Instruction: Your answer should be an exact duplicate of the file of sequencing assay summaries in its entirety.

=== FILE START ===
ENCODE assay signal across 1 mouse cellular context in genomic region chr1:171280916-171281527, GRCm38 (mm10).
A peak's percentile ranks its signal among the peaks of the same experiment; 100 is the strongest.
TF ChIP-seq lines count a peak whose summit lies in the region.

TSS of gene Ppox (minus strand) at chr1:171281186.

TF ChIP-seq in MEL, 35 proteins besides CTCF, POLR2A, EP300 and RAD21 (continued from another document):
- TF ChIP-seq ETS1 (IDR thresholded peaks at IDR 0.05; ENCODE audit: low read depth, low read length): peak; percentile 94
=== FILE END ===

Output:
ENCODE assay signal across 1 mouse cellular context in genomic region chr1:171280916-171281527, GRCm38 (mm10).
A peak's percentile ranks its signal among the peaks of the same experiment; 100 is the strongest.
TF ChIP-seq lines count a peak whose summit lies in the region.

TSS of gene Ppox (minus strand) at chr1:171281186.

TF ChIP-seq in MEL, 35 proteins besides CTCF, POLR2A, EP300 and RAD21 (continued from another document):
- TF ChIP-seq ETS1 (IDR thresholded peaks at IDR 0.05; ENCODE audit: low read depth, low read length): peak; percentile 94